A young working girl must suport her family on only five dollars a week. The strain of trying to feed, house and clothe her mother, her father and three brothers finally gets to be too much... See full summary »
In 17th-century France, Father Urbain Grandier seeks to protect the city of Loudun from the corrupt establishment of Cardinal Richelieu. Hysteria occurs within the city when he is accused of witchcraft by a sexually repressed nun.
Two peasant children, Mytyl and Tyltyl, are led by Berylune, a fairy, to search for the Blue Bird of Happiness. Berylune gives Tyltyl a cap with a diamond setting, and when Tyltyl turns the... See full summary »
Edwin E. Reed
In 1916 Lois Weber and Phillips Smalley were the go-to pair at Universal for serious tracts and interesting experimental cinema. So when Paramount did a silent movie of Carmen with opera star Geraldine Farrar and it worked beautifully, Weber and Smalley counterpunched with a silent version of MASANIELLO with great ballet dancer Pavlova -- a much more natural-sounding bit of casting for a silent movie. Then they shot it in a far more naturalistic fashion than Weber and Smalley usually used -- despite Pavlova wandering around the beach in toe shoes -- and did enormous and expensive set decorating.
Unhappily, while it probably worked very well at the time -- at least to the extent of letting audiences see the prima ballerina of the Russian ballet and in making it clear that real artists of the real arts would do movies -- this movie has not aged well. The melodramatic plot was typical of grand opera of the period, but modern tastes in stories are less grandiose and Miss Pavlova, while she moves beautifully, is clearly a stage actress and does not know how to tone down her performance for the screen. I also find the sumptuousness of the set decoration distracting.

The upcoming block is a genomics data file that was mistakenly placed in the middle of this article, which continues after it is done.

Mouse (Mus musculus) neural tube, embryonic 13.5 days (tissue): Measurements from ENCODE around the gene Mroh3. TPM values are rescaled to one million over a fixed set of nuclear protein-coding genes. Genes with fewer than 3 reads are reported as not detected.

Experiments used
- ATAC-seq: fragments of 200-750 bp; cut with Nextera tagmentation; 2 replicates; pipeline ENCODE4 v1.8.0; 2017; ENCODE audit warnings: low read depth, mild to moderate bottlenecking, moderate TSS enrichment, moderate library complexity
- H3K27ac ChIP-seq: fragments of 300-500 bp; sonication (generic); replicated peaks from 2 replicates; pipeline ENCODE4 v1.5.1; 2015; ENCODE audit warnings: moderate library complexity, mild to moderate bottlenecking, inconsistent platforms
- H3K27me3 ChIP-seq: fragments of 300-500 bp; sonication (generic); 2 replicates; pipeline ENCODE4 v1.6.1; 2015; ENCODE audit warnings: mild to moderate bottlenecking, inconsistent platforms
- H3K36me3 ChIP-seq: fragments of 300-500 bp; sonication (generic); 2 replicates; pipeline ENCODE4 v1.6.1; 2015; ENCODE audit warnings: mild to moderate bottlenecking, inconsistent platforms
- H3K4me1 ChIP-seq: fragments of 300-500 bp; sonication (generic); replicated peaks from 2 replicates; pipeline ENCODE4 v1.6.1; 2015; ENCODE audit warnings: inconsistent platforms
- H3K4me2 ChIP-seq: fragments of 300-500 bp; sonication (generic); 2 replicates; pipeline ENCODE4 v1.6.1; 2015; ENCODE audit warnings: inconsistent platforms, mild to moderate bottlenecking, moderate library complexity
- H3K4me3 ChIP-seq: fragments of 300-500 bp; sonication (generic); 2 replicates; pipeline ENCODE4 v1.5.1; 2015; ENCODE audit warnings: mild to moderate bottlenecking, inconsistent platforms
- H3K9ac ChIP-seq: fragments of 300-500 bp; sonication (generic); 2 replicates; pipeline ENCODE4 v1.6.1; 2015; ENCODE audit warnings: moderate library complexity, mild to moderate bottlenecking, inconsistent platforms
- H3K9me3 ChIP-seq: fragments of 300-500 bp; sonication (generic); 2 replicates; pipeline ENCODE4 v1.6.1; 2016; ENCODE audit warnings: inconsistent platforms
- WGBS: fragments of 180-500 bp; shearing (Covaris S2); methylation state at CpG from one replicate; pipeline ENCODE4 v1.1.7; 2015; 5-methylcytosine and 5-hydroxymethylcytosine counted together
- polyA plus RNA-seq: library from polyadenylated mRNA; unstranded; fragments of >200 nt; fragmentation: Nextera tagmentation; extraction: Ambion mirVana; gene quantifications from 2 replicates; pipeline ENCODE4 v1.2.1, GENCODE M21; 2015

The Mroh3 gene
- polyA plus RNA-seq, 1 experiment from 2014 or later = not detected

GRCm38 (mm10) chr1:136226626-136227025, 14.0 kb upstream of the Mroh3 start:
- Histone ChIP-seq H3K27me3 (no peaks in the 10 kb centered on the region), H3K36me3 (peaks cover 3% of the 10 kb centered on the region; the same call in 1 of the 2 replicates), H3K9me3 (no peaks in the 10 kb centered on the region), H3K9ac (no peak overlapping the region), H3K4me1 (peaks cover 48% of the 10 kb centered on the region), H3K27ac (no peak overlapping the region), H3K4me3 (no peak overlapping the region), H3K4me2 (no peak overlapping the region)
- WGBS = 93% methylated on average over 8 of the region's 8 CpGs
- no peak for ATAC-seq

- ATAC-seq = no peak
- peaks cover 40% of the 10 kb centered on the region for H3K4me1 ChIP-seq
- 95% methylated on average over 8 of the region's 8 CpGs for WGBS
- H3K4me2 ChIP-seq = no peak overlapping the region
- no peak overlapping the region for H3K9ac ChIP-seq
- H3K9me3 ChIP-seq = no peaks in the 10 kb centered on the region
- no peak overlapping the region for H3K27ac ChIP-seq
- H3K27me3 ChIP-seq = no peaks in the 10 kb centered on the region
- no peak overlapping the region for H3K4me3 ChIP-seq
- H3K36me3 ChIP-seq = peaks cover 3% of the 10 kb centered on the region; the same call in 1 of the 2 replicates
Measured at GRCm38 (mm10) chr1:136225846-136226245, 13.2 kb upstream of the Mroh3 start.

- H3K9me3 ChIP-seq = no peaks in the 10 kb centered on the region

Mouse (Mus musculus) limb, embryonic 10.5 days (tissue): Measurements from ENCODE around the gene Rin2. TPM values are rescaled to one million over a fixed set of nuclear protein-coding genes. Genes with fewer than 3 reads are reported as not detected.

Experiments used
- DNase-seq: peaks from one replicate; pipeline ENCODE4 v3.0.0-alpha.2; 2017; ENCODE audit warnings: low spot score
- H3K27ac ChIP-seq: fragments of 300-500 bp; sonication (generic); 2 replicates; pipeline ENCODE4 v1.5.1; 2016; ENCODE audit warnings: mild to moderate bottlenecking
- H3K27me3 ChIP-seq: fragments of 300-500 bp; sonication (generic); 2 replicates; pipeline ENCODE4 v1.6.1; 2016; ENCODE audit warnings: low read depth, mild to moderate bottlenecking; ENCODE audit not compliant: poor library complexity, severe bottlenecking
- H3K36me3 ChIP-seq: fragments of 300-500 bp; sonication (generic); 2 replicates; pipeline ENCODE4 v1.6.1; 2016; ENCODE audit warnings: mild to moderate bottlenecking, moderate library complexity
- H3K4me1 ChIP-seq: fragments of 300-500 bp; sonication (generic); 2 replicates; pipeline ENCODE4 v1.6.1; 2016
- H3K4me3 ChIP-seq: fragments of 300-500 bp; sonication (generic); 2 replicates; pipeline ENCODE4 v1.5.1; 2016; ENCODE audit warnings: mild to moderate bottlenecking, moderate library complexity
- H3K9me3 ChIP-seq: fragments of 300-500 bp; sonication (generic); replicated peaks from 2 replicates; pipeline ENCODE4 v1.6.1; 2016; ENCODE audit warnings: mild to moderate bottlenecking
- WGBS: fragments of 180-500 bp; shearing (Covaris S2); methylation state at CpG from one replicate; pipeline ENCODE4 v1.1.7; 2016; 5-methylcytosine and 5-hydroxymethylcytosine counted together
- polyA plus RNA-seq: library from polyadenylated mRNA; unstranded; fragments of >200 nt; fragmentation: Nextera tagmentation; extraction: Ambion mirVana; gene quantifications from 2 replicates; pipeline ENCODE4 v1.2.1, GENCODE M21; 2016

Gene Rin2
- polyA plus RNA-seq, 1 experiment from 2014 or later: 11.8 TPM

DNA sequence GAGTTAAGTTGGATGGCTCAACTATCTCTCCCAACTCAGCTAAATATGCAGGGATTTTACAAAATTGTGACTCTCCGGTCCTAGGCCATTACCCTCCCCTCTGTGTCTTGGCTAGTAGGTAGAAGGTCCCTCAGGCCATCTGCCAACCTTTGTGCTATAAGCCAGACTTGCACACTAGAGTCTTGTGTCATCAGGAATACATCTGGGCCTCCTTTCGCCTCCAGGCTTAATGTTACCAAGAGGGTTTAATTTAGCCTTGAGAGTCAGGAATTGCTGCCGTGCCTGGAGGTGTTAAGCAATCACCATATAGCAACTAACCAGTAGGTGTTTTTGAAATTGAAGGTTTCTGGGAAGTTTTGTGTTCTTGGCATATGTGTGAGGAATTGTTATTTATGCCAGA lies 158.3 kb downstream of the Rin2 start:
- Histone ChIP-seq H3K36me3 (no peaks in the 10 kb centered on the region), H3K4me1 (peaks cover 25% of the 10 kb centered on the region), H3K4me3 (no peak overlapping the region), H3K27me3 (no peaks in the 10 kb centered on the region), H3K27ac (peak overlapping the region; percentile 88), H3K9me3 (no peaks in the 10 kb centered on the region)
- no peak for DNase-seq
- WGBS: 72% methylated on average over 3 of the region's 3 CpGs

There is much for a fan of silent movies of the 1910s to take pleasure in: the mobility of the camera, the advanced editing of the piece all serve the film in a manner that was striking in the period. However, given that almost a century has passed, much has changed to render this movie plebeian and odd. Even the word "Dumb" in the title longer means "mute" to the modern speaker of English, but "stupid". I fear the casual modern viewer will think this movie dumb in both senses of the word.
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